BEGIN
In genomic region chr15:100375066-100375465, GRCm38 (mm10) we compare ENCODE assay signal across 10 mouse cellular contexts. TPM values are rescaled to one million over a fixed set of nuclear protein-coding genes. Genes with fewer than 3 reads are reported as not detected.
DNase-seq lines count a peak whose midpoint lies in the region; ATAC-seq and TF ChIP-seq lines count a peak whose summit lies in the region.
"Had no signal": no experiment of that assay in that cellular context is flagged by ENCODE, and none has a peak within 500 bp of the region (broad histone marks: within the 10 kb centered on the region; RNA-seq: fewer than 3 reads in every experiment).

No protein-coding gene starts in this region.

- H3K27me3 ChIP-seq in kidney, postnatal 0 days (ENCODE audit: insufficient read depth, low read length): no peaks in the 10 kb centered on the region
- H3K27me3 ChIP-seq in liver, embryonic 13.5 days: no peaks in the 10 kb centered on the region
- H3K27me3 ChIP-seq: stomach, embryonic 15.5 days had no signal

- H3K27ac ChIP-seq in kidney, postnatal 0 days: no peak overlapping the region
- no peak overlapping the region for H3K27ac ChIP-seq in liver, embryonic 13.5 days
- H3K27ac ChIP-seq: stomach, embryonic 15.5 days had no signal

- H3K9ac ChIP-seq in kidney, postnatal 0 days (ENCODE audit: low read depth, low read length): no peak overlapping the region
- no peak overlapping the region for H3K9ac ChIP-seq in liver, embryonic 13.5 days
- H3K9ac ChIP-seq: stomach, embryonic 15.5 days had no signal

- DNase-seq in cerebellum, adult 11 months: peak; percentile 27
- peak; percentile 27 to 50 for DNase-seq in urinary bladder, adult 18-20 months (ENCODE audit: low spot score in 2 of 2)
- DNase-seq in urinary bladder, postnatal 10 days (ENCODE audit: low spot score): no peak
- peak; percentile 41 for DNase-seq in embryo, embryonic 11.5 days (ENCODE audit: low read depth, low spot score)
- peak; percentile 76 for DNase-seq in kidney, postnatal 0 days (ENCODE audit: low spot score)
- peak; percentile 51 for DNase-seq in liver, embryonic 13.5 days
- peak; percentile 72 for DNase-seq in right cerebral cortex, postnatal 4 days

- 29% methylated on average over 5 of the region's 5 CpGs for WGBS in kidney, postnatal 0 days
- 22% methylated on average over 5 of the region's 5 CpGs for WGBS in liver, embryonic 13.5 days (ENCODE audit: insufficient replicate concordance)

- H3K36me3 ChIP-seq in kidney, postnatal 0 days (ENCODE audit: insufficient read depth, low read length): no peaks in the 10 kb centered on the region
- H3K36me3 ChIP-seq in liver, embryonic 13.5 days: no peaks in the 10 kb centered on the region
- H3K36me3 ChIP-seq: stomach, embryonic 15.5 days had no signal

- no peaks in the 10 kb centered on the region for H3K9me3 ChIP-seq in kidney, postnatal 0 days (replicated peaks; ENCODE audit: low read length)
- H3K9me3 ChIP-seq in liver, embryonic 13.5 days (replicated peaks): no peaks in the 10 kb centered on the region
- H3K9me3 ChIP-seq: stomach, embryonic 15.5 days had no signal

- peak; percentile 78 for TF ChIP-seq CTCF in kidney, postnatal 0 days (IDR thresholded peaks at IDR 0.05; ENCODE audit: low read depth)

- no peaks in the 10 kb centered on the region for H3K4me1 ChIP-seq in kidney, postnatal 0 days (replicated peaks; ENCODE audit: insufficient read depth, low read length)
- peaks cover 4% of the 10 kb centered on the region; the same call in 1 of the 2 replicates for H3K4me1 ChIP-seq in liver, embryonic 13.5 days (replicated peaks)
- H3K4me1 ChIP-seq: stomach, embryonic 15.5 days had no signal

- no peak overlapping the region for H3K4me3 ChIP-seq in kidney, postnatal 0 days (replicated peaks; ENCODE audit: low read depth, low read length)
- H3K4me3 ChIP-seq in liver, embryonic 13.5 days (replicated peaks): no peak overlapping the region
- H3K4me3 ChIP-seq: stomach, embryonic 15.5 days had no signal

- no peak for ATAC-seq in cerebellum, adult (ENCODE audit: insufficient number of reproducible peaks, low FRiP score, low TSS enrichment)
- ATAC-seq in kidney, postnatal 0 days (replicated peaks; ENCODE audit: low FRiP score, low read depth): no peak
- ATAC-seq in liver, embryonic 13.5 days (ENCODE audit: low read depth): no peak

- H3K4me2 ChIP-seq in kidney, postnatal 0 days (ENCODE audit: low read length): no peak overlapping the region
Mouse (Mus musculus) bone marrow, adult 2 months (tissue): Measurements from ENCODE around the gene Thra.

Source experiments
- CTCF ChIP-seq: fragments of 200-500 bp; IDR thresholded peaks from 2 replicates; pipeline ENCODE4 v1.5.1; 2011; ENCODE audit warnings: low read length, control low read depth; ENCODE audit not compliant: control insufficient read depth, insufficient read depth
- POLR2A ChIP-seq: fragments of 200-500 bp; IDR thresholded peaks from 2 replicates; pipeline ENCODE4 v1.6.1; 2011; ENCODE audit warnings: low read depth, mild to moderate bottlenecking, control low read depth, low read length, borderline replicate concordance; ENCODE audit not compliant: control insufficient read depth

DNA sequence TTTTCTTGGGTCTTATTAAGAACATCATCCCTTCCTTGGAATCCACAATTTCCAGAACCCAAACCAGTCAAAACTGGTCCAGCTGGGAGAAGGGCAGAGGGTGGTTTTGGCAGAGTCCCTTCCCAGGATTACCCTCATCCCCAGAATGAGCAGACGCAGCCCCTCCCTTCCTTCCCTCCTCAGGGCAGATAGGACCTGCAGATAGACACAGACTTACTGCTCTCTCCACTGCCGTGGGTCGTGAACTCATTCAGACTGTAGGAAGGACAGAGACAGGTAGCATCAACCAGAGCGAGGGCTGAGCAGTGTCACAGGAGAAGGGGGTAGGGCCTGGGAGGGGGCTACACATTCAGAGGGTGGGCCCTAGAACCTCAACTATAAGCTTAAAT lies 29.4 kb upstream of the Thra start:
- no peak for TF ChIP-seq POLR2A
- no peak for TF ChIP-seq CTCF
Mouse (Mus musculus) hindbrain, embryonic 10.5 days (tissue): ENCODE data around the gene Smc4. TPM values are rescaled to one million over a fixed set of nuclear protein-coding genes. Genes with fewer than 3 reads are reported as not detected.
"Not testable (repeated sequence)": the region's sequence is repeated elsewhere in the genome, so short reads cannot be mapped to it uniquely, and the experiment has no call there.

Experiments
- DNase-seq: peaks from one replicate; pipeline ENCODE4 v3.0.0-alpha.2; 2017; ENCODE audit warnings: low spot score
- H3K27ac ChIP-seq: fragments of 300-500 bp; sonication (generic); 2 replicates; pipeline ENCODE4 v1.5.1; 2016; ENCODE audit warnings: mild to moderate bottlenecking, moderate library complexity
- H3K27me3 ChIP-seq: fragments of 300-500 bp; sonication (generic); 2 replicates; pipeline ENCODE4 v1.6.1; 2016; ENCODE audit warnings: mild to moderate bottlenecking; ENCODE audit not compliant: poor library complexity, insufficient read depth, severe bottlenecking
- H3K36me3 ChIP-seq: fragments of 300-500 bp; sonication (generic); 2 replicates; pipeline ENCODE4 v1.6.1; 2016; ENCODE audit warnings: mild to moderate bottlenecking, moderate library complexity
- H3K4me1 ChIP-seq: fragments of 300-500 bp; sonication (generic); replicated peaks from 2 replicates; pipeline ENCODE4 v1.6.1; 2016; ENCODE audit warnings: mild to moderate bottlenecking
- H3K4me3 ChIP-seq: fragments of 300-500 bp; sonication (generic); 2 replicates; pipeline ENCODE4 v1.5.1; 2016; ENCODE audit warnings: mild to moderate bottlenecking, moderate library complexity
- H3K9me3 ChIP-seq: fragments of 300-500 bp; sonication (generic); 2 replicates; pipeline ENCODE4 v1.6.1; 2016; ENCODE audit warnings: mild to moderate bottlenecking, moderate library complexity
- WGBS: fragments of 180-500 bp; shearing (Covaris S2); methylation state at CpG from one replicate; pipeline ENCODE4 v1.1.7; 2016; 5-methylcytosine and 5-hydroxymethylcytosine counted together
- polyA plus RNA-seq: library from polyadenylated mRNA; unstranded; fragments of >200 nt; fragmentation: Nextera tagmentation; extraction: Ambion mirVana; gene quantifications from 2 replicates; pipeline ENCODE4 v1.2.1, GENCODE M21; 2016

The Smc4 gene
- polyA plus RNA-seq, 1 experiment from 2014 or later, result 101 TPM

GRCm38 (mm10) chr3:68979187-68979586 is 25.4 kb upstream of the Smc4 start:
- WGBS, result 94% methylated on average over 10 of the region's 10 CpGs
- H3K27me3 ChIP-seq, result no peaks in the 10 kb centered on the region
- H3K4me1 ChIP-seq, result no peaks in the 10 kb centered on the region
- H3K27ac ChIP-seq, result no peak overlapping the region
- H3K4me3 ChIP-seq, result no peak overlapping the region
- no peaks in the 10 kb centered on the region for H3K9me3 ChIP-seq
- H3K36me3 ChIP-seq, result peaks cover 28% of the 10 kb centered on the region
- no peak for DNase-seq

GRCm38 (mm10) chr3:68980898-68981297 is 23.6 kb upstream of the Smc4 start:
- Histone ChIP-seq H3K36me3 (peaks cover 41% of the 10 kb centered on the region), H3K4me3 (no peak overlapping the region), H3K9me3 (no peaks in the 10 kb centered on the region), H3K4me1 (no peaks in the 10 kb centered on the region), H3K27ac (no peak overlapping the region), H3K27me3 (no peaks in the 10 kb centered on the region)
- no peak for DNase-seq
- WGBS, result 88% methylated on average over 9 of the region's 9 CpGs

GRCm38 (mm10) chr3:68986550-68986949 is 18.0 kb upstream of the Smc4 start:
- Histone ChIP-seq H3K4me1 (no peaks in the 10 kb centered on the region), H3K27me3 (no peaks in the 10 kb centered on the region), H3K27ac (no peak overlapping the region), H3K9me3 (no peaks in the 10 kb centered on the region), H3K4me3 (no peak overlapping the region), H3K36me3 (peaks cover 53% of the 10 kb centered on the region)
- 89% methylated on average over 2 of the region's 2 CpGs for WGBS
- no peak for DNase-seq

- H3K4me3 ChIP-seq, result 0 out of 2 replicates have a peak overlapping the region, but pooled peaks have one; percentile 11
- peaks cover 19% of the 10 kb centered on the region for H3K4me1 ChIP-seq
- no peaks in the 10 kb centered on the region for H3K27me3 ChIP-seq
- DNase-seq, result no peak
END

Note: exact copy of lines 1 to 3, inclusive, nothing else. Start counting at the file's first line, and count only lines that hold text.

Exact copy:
In genomic region chr15:100375066-100375465, GRCm38 (mm10) we compare ENCODE assay signal across 10 mouse cellular contexts. TPM values are rescaled to one million over a fixed set of nuclear protein-coding genes. Genes with fewer than 3 reads are reported as not detected.
DNase-seq lines count a peak whose midpoint lies in the region; ATAC-seq and TF ChIP-seq lines count a peak whose summit lies in the region.
"Had no signal": no experiment of that assay in that cellular context is flagged by ENCODE, and none has a peak within 500 bp of the region (broad histone marks: within the 10 kb centered on the region; RNA-seq: fewer than 3 reads in every experiment).